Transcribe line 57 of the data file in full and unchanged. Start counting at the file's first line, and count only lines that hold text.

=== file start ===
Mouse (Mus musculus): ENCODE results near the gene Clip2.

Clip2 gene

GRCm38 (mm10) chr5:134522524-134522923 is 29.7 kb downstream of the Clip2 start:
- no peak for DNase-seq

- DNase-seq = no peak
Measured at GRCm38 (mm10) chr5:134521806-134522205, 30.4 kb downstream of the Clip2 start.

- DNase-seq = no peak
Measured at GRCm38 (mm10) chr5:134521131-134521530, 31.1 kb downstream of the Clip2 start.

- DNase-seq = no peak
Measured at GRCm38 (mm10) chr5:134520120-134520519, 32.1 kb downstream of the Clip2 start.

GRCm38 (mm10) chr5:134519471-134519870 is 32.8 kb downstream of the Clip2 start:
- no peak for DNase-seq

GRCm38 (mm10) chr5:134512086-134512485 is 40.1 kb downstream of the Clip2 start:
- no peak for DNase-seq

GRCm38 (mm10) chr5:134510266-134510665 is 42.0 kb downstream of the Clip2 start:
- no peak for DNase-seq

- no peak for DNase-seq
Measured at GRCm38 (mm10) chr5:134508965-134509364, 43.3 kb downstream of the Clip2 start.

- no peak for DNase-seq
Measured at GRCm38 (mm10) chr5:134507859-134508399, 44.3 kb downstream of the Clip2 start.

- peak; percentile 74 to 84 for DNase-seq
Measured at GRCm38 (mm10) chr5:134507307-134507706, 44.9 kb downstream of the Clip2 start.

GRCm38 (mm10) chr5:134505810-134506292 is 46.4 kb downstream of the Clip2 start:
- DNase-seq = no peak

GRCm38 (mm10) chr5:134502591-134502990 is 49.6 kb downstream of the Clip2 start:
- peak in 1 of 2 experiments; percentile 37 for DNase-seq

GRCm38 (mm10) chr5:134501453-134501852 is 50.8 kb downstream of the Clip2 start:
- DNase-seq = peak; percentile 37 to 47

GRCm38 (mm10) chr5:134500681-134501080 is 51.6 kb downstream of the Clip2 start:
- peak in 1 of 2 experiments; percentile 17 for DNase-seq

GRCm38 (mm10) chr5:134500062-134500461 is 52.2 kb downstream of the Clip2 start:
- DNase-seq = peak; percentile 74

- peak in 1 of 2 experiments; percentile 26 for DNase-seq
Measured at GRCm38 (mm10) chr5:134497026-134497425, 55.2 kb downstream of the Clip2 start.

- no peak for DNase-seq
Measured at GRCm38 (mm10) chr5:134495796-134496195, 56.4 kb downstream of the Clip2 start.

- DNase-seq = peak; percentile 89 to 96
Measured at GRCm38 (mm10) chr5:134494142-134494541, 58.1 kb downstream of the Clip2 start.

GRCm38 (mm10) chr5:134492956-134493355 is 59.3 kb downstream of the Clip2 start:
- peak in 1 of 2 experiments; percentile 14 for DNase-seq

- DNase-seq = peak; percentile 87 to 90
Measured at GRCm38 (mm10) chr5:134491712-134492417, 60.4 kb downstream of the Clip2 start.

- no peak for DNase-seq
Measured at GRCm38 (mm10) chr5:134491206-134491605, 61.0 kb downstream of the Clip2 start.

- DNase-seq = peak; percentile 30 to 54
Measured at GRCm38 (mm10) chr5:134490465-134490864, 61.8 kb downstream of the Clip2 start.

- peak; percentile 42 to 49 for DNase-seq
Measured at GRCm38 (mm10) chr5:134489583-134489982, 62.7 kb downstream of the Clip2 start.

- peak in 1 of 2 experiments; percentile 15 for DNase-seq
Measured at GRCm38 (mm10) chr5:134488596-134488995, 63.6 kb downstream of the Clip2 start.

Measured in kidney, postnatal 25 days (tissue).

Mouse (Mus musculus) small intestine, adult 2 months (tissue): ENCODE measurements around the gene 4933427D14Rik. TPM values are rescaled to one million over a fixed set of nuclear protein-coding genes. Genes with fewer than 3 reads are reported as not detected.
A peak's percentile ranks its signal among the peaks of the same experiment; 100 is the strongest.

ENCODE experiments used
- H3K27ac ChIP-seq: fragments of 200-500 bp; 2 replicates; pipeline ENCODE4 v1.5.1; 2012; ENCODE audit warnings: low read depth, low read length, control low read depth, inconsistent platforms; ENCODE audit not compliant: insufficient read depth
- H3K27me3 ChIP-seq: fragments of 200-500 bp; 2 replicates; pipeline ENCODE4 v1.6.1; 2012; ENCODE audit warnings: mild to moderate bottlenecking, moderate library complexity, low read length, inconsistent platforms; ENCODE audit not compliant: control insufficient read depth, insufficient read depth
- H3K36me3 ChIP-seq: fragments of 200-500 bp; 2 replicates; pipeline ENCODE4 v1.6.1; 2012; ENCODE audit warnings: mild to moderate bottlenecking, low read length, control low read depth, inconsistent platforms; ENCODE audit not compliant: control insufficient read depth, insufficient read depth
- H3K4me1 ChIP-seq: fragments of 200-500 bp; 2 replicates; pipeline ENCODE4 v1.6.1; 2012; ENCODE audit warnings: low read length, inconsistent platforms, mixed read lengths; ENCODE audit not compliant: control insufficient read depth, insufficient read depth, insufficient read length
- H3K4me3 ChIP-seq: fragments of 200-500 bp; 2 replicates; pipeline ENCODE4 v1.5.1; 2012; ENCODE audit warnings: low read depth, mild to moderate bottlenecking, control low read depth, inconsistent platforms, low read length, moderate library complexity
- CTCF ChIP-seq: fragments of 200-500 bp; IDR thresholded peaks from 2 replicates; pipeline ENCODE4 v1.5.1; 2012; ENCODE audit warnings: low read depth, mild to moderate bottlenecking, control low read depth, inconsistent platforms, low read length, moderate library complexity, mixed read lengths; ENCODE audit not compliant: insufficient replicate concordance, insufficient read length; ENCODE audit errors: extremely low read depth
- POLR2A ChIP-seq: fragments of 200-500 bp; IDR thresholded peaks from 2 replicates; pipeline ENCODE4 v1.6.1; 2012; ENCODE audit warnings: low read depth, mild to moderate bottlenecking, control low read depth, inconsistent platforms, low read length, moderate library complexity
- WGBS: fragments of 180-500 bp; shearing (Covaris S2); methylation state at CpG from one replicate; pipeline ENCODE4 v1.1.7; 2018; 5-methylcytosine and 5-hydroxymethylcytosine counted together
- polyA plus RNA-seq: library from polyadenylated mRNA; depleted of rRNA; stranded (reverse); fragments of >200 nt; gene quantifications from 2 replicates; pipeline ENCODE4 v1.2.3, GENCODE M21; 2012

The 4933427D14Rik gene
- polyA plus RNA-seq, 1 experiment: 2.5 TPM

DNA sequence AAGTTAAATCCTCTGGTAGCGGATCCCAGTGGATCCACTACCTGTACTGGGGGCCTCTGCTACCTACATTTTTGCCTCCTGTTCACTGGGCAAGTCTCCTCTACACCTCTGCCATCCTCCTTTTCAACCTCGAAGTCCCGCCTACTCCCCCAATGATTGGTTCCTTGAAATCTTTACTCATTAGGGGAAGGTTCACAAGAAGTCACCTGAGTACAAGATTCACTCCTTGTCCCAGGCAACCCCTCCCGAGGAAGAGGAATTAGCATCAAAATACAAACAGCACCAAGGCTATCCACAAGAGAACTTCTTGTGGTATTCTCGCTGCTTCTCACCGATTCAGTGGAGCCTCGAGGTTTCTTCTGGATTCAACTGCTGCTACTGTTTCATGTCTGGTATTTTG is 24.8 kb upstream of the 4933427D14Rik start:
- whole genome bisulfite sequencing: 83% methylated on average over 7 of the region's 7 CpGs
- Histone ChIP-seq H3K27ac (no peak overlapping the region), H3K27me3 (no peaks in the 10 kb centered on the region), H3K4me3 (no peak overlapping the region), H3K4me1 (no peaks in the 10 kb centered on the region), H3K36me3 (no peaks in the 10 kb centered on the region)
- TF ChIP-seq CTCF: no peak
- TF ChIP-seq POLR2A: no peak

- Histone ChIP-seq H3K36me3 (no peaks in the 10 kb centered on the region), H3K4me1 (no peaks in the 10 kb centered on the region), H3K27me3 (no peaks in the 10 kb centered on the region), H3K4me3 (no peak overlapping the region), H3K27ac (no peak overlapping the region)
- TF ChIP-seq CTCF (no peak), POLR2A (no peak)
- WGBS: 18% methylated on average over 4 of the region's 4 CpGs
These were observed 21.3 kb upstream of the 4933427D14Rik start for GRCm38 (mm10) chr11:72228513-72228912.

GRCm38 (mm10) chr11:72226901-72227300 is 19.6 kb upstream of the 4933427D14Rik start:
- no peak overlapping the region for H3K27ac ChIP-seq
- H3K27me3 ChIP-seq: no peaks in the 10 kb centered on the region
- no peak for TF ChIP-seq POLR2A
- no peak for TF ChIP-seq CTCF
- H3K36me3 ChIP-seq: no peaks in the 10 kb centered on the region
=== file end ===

- H3K36me3 ChIP-seq: fragments of 200-500 bp; 2 replicates; pipeline ENCODE4 v1.6.1; 2012; ENCODE audit warnings: mild to moderate bottlenecking, low read length, control low read depth, inconsistent platforms; ENCODE audit not compliant: control insufficient read depth, insufficient read depth